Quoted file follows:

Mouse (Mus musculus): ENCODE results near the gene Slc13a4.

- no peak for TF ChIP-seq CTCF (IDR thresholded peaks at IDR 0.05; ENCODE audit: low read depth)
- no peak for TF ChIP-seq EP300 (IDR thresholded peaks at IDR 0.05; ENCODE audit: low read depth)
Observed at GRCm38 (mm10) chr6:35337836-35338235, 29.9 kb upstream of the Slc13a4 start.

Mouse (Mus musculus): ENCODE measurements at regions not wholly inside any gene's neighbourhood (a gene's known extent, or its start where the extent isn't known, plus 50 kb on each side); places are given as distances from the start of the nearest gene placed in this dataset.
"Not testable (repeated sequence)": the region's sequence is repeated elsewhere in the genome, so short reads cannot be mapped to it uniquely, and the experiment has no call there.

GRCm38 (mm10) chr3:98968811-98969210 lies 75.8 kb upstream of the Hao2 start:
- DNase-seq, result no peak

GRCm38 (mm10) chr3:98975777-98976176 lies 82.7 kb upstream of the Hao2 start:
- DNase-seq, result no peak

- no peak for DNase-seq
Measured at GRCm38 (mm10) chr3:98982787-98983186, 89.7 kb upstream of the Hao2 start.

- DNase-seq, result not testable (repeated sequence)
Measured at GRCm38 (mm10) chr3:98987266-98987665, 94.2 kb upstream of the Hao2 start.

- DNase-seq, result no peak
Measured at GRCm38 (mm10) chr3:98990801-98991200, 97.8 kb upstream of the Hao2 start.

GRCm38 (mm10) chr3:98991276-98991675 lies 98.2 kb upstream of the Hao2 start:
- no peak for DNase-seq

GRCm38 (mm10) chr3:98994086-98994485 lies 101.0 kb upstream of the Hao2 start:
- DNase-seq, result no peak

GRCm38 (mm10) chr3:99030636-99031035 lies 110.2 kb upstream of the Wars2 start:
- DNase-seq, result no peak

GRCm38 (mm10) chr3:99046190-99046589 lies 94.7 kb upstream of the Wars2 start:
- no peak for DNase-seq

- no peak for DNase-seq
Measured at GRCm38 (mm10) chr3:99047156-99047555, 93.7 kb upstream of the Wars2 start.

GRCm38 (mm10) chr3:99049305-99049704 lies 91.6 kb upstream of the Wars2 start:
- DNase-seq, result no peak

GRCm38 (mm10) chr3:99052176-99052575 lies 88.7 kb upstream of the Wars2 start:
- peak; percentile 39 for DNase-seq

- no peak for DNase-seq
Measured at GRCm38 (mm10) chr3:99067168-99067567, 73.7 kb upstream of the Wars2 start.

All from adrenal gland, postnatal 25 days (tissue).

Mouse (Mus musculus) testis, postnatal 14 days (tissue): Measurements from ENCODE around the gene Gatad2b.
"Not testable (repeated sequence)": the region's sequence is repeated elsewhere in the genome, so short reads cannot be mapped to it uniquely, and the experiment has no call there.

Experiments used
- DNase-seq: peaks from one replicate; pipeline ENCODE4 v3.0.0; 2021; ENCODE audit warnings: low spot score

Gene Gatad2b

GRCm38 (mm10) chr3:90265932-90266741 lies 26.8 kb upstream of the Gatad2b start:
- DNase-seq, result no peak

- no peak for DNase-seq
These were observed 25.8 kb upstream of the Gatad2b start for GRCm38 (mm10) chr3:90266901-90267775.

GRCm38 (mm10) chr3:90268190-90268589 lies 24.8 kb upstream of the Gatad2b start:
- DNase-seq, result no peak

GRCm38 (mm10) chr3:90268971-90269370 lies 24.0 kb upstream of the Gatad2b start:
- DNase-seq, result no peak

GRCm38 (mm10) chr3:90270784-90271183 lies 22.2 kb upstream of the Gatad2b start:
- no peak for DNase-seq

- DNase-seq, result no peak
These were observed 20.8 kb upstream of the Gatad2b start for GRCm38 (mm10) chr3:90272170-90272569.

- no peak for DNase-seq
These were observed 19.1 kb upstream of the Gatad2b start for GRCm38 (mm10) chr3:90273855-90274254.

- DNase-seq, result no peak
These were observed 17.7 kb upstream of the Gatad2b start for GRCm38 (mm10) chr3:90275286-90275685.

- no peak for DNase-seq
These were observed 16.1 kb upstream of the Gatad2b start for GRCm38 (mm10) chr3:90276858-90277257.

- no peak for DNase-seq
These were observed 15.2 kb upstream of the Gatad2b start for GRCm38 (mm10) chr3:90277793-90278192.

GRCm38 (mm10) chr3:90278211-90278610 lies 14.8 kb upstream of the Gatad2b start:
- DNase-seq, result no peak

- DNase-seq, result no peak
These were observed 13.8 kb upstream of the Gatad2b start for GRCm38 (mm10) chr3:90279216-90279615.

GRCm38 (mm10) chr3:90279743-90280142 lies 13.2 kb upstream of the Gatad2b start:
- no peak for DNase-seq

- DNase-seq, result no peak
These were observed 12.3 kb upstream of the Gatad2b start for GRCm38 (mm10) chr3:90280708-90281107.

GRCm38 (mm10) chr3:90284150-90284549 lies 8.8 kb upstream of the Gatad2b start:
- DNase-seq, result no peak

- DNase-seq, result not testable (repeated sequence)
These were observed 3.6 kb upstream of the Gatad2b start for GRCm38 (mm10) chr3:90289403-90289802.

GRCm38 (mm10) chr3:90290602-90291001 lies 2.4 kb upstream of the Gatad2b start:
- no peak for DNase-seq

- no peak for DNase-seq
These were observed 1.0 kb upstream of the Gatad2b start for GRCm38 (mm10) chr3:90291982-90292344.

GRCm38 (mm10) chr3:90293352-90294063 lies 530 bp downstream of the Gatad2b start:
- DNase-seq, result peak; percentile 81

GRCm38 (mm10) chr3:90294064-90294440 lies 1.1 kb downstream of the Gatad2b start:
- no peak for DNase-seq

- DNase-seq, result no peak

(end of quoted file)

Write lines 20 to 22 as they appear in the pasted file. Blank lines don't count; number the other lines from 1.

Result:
- DNase-seq, result no peak

GRCm38 (mm10) chr3:99030636-99031035 lies 110.2 kb upstream of the Wars2 start:
- DNase-seq, result no peak